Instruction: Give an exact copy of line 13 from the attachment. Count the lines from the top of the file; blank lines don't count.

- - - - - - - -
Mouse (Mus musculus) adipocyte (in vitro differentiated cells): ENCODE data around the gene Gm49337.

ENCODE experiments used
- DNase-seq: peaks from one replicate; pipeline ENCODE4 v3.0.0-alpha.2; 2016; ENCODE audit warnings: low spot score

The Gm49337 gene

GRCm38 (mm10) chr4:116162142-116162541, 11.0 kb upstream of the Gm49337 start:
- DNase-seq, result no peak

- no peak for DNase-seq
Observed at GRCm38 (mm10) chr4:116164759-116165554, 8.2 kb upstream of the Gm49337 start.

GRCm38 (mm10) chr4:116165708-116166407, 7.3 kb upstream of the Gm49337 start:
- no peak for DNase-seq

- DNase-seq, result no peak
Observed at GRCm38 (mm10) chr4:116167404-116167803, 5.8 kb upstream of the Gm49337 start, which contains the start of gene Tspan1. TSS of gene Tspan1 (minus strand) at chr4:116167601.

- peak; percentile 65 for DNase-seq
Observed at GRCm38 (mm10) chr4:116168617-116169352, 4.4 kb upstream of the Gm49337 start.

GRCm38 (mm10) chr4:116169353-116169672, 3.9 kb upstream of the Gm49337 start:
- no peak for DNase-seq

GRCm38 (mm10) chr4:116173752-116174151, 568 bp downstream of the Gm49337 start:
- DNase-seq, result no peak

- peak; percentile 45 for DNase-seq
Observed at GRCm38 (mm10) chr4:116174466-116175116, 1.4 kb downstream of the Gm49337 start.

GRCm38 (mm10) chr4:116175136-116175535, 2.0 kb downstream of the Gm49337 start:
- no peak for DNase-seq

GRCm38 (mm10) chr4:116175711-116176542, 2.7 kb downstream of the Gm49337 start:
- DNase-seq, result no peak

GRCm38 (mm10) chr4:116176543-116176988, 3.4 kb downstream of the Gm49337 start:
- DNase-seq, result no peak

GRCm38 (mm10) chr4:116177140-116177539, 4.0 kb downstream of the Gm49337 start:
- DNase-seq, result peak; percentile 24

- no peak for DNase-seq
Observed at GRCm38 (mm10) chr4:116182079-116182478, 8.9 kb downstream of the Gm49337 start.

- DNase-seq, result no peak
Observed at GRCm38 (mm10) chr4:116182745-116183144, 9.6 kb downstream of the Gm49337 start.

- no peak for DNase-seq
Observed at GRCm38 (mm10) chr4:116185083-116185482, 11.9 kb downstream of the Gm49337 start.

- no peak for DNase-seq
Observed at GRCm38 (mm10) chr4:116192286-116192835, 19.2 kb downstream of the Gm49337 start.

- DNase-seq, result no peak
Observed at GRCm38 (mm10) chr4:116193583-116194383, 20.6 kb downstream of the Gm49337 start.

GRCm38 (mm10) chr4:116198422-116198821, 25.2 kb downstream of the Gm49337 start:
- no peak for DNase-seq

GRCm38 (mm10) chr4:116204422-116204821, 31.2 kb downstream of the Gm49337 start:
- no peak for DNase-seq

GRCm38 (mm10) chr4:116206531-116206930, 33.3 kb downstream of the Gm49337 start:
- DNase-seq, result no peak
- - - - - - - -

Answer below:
- peak; percentile 65 for DNase-seq